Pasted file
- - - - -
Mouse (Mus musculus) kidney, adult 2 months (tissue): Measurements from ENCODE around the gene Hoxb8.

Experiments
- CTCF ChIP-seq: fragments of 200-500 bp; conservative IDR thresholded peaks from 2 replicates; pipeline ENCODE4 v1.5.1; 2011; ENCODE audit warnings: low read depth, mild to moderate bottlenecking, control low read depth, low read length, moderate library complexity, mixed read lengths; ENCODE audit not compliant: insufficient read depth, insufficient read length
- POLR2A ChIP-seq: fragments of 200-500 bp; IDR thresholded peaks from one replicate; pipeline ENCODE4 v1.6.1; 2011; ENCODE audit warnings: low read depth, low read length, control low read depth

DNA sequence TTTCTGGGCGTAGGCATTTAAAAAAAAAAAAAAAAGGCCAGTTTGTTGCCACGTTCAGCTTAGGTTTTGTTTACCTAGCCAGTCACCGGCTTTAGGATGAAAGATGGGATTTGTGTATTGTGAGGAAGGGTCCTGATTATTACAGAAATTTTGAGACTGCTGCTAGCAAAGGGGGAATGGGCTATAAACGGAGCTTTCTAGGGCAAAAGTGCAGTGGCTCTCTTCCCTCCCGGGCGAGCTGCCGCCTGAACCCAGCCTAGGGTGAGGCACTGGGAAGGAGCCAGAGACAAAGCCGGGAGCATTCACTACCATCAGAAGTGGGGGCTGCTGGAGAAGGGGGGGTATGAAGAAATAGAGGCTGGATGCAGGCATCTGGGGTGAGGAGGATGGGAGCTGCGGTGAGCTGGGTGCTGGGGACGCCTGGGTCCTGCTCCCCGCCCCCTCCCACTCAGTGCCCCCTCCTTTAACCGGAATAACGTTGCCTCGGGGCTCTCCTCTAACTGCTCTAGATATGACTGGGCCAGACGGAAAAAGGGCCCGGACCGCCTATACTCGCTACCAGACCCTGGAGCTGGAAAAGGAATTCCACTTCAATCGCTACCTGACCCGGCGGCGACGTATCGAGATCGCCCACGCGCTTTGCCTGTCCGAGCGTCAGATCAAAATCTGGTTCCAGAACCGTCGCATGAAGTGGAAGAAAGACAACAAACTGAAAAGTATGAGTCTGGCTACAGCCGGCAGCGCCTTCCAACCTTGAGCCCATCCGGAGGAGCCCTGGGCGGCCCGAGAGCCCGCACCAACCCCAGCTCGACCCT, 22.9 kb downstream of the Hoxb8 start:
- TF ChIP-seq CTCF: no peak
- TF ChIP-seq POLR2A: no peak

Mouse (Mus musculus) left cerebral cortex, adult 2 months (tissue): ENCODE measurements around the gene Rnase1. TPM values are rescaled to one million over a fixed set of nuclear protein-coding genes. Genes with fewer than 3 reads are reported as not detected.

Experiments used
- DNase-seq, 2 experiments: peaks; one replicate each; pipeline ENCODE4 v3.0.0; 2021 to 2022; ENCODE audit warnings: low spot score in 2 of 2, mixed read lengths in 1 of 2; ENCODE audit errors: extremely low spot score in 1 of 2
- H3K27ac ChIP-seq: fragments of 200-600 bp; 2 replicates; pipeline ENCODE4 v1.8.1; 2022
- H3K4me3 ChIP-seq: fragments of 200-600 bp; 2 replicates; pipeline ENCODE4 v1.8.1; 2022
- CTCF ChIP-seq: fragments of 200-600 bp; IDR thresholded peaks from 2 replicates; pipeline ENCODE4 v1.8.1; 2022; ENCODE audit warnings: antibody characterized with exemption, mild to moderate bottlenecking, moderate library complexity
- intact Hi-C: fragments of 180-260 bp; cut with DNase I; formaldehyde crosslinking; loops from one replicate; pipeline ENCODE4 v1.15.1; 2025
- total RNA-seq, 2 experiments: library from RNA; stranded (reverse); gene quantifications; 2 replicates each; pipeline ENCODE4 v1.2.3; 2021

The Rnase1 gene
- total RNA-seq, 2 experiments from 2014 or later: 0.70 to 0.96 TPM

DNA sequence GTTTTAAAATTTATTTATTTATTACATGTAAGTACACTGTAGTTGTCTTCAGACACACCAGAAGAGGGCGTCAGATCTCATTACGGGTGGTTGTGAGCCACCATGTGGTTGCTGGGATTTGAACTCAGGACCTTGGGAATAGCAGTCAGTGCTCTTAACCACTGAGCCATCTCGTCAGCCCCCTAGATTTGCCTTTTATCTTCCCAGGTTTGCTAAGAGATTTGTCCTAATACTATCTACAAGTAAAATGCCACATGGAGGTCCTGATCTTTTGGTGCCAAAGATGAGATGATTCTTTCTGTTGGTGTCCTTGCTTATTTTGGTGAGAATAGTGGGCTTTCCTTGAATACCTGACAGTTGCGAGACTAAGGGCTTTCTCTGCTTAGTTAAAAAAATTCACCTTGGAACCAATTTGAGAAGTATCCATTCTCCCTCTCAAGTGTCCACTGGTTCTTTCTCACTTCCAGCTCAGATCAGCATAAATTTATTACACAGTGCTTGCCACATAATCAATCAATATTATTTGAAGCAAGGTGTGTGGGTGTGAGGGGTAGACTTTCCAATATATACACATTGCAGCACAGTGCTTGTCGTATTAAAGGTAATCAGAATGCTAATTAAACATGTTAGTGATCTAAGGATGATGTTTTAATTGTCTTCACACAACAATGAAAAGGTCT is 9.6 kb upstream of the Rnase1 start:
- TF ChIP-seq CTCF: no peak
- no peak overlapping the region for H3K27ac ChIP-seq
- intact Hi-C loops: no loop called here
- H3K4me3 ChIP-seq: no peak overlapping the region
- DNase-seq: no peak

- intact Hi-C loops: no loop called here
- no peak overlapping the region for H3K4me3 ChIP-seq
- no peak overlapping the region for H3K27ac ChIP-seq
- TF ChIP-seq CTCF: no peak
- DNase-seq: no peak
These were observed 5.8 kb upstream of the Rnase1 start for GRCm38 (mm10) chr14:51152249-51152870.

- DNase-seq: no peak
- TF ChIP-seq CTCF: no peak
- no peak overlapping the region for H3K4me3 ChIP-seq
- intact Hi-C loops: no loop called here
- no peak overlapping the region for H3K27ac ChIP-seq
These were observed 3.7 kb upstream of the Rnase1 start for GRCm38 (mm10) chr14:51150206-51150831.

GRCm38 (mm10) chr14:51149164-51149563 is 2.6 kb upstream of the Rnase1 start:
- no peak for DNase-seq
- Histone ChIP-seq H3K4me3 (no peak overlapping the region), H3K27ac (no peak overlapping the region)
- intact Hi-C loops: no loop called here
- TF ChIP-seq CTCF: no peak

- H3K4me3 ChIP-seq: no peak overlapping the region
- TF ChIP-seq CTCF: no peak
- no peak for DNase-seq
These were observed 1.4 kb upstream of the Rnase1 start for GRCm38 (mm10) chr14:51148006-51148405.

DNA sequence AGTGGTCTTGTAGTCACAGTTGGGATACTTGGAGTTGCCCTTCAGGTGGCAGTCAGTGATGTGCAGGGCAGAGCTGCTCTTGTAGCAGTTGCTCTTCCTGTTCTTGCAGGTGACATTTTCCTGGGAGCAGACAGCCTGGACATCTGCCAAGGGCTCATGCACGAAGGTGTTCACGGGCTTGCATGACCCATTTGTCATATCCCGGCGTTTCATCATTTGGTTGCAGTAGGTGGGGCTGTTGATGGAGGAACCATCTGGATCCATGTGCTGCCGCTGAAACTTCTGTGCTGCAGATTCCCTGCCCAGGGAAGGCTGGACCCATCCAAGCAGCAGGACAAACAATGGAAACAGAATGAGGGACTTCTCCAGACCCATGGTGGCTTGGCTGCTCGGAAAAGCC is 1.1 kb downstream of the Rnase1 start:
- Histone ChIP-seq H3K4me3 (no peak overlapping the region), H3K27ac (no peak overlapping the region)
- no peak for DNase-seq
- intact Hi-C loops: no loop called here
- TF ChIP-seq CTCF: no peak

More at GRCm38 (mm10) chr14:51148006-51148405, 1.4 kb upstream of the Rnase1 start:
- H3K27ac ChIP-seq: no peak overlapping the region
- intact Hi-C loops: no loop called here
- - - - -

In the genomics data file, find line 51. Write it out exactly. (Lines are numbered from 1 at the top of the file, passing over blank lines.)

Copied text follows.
- H3K27ac ChIP-seq: no peak overlapping the region